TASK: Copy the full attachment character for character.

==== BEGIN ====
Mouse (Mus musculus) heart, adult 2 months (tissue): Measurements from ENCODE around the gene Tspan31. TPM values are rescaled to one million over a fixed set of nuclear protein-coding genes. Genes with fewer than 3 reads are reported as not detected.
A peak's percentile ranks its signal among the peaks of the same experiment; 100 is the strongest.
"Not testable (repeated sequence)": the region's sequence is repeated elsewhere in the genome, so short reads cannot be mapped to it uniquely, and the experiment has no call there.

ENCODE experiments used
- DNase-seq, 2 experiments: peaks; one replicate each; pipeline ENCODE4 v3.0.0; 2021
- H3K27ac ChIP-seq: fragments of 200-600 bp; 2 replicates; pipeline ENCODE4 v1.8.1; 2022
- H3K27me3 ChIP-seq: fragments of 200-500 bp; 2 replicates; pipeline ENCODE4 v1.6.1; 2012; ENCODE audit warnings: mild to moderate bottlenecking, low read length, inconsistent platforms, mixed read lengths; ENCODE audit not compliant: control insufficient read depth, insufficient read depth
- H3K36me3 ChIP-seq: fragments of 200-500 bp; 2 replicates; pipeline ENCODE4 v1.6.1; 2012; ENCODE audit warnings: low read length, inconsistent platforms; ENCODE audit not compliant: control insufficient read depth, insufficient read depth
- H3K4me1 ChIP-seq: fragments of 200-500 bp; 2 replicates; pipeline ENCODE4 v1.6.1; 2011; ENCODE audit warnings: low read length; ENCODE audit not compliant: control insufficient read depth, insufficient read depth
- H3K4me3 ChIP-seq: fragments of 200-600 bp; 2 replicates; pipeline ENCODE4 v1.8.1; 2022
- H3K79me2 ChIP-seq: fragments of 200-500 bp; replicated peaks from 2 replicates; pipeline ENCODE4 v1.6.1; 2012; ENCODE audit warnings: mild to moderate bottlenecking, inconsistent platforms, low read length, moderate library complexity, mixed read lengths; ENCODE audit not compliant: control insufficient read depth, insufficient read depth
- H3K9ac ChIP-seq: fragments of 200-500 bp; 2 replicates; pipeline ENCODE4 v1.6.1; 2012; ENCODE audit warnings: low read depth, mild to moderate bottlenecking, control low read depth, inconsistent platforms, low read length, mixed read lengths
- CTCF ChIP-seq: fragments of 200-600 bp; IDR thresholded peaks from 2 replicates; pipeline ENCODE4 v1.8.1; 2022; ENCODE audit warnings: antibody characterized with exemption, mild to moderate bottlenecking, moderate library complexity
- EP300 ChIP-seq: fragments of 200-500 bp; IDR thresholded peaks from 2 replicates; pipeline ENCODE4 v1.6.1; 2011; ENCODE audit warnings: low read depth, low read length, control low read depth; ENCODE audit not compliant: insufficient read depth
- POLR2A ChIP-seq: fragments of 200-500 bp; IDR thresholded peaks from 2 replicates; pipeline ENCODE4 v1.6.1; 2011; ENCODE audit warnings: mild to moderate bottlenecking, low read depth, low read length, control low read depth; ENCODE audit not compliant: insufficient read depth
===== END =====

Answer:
Mouse (Mus musculus) heart, adult 2 months (tissue): Measurements from ENCODE around the gene Tspan31. TPM values are rescaled to one million over a fixed set of nuclear protein-coding genes. Genes with fewer than 3 reads are reported as not detected.
A peak's percentile ranks its signal among the peaks of the same experiment; 100 is the strongest.
"Not testable (repeated sequence)": the region's sequence is repeated elsewhere in the genome, so short reads cannot be mapped to it uniquely, and the experiment has no call there.

ENCODE experiments used
- DNase-seq, 2 experiments: peaks; one replicate each; pipeline ENCODE4 v3.0.0; 2021
- H3K27ac ChIP-seq: fragments of 200-600 bp; 2 replicates; pipeline ENCODE4 v1.8.1; 2022
- H3K27me3 ChIP-seq: fragments of 200-500 bp; 2 replicates; pipeline ENCODE4 v1.6.1; 2012; ENCODE audit warnings: mild to moderate bottlenecking, low read length, inconsistent platforms, mixed read lengths; ENCODE audit not compliant: control insufficient read depth, insufficient read depth
- H3K36me3 ChIP-seq: fragments of 200-500 bp; 2 replicates; pipeline ENCODE4 v1.6.1; 2012; ENCODE audit warnings: low read length, inconsistent platforms; ENCODE audit not compliant: control insufficient read depth, insufficient read depth
- H3K4me1 ChIP-seq: fragments of 200-500 bp; 2 replicates; pipeline ENCODE4 v1.6.1; 2011; ENCODE audit warnings: low read length; ENCODE audit not compliant: control insufficient read depth, insufficient read depth
- H3K4me3 ChIP-seq: fragments of 200-600 bp; 2 replicates; pipeline ENCODE4 v1.8.1; 2022
- H3K79me2 ChIP-seq: fragments of 200-500 bp; replicated peaks from 2 replicates; pipeline ENCODE4 v1.6.1; 2012; ENCODE audit warnings: mild to moderate bottlenecking, inconsistent platforms, low read length, moderate library complexity, mixed read lengths; ENCODE audit not compliant: control insufficient read depth, insufficient read depth
- H3K9ac ChIP-seq: fragments of 200-500 bp; 2 replicates; pipeline ENCODE4 v1.6.1; 2012; ENCODE audit warnings: low read depth, mild to moderate bottlenecking, control low read depth, inconsistent platforms, low read length, mixed read lengths
- CTCF ChIP-seq: fragments of 200-600 bp; IDR thresholded peaks from 2 replicates; pipeline ENCODE4 v1.8.1; 2022; ENCODE audit warnings: antibody characterized with exemption, mild to moderate bottlenecking, moderate library complexity
- EP300 ChIP-seq: fragments of 200-500 bp; IDR thresholded peaks from 2 replicates; pipeline ENCODE4 v1.6.1; 2011; ENCODE audit warnings: low read depth, low read length, control low read depth; ENCODE audit not compliant: insufficient read depth
- POLR2A ChIP-seq: fragments of 200-500 bp; IDR thresholded peaks from 2 replicates; pipeline ENCODE4 v1.6.1; 2011; ENCODE audit warnings: mild to moderate bottlenecking, low read depth, low read length, control low read depth; ENCODE audit not compliant: insufficient read depth